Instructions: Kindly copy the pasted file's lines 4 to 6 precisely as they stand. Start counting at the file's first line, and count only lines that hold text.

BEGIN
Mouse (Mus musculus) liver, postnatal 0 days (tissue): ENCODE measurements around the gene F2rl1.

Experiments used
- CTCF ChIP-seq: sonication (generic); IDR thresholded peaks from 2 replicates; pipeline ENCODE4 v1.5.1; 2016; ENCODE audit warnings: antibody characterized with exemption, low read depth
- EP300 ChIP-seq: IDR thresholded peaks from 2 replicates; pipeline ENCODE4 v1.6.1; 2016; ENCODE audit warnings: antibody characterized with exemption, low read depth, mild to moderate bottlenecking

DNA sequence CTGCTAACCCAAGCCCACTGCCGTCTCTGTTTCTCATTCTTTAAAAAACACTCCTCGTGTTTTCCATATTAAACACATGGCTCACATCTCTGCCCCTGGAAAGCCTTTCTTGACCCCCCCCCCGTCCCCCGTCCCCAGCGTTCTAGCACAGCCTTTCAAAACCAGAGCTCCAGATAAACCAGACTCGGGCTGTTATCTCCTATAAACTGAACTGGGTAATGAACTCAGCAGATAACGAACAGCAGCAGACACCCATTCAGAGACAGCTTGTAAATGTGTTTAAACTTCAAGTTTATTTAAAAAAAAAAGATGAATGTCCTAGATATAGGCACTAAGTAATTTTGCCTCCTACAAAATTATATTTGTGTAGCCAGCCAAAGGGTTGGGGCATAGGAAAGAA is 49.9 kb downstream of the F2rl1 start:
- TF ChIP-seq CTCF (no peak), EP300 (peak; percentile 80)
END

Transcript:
- EP300 ChIP-seq: IDR thresholded peaks from 2 replicates; pipeline ENCODE4 v1.6.1; 2016; ENCODE audit warnings: antibody characterized with exemption, low read depth, mild to moderate bottlenecking

DNA sequence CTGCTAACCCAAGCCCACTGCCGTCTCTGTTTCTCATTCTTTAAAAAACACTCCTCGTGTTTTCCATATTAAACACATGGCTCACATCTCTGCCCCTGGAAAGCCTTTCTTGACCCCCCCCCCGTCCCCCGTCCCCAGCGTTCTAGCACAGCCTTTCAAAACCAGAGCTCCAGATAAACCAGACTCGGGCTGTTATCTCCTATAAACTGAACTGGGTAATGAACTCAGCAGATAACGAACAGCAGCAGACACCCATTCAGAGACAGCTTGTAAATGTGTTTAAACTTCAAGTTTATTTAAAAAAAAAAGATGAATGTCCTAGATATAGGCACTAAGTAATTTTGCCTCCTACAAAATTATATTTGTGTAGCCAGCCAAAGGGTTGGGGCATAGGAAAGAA is 49.9 kb downstream of the F2rl1 start:
- TF ChIP-seq CTCF (no peak), EP300 (peak; percentile 80)